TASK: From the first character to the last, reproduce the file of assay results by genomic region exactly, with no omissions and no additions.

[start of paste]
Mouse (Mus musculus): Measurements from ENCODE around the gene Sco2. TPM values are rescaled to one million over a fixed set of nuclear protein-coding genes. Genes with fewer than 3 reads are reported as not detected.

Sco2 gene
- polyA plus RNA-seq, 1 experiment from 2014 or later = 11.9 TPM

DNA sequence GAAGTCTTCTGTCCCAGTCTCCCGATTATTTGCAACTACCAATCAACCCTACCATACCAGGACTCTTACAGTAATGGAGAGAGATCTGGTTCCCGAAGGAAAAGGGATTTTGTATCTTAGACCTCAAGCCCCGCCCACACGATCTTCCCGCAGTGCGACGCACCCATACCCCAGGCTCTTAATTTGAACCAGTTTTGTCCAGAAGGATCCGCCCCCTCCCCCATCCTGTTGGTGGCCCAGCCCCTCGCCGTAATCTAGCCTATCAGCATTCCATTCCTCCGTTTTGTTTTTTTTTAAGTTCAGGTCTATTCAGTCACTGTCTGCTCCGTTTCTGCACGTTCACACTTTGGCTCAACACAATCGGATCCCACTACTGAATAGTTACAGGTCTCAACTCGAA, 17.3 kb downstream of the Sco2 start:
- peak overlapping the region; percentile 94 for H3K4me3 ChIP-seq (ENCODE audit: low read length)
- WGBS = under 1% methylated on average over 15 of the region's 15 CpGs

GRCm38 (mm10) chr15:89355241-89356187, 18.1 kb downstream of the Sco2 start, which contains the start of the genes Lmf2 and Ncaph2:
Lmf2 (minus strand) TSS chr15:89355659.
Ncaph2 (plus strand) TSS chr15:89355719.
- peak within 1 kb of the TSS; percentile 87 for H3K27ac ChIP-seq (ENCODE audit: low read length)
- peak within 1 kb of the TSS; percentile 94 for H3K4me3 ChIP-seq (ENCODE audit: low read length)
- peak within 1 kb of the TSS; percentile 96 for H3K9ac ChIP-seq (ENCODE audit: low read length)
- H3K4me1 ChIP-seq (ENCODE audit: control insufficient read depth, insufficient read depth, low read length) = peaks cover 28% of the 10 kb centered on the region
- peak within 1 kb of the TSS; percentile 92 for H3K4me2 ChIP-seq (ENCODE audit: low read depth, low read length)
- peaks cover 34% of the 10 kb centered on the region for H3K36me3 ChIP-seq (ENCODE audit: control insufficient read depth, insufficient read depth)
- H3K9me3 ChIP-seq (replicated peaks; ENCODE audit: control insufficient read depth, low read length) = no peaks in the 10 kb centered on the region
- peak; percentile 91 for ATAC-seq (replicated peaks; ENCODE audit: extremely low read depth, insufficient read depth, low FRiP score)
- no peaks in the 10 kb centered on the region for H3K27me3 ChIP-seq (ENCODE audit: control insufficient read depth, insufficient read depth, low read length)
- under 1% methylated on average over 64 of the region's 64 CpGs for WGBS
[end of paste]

Mouse (Mus musculus): Measurements from ENCODE around the gene Sco2. TPM values are rescaled to one million over a fixed set of nuclear protein-coding genes. Genes with fewer than 3 reads are reported as not detected.

Sco2 gene
- polyA plus RNA-seq, 1 experiment from 2014 or later = 11.9 TPM

DNA sequence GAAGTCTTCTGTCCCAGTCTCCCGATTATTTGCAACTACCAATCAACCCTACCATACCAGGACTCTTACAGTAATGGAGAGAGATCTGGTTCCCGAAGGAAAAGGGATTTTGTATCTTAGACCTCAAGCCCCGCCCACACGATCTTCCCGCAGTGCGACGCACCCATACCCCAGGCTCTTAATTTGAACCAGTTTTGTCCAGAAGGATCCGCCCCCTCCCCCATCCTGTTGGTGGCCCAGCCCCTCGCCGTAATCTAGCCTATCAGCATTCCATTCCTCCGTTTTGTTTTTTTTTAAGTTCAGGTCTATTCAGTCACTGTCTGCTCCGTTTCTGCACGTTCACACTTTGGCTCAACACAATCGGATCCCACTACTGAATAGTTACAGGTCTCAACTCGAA, 17.3 kb downstream of the Sco2 start:
- peak overlapping the region; percentile 94 for H3K4me3 ChIP-seq (ENCODE audit: low read length)
- WGBS = under 1% methylated on average over 15 of the region's 15 CpGs

GRCm38 (mm10) chr15:89355241-89356187, 18.1 kb downstream of the Sco2 start, which contains the start of the genes Lmf2 and Ncaph2:
Lmf2 (minus strand) TSS chr15:89355659.
Ncaph2 (plus strand) TSS chr15:89355719.
- peak within 1 kb of the TSS; percentile 87 for H3K27ac ChIP-seq (ENCODE audit: low read length)
- peak within 1 kb of the TSS; percentile 94 for H3K4me3 ChIP-seq (ENCODE audit: low read length)
- peak within 1 kb of the TSS; percentile 96 for H3K9ac ChIP-seq (ENCODE audit: low read length)
- H3K4me1 ChIP-seq (ENCODE audit: control insufficient read depth, insufficient read depth, low read length) = peaks cover 28% of the 10 kb centered on the region
- peak within 1 kb of the TSS; percentile 92 for H3K4me2 ChIP-seq (ENCODE audit: low read depth, low read length)
- peaks cover 34% of the 10 kb centered on the region for H3K36me3 ChIP-seq (ENCODE audit: control insufficient read depth, insufficient read depth)
- H3K9me3 ChIP-seq (replicated peaks; ENCODE audit: control insufficient read depth, low read length) = no peaks in the 10 kb centered on the region
- peak; percentile 91 for ATAC-seq (replicated peaks; ENCODE audit: extremely low read depth, insufficient read depth, low FRiP score)
- no peaks in the 10 kb centered on the region for H3K27me3 ChIP-seq (ENCODE audit: control insufficient read depth, insufficient read depth, low read length)
- under 1% methylated on average over 64 of the region's 64 CpGs for WGBS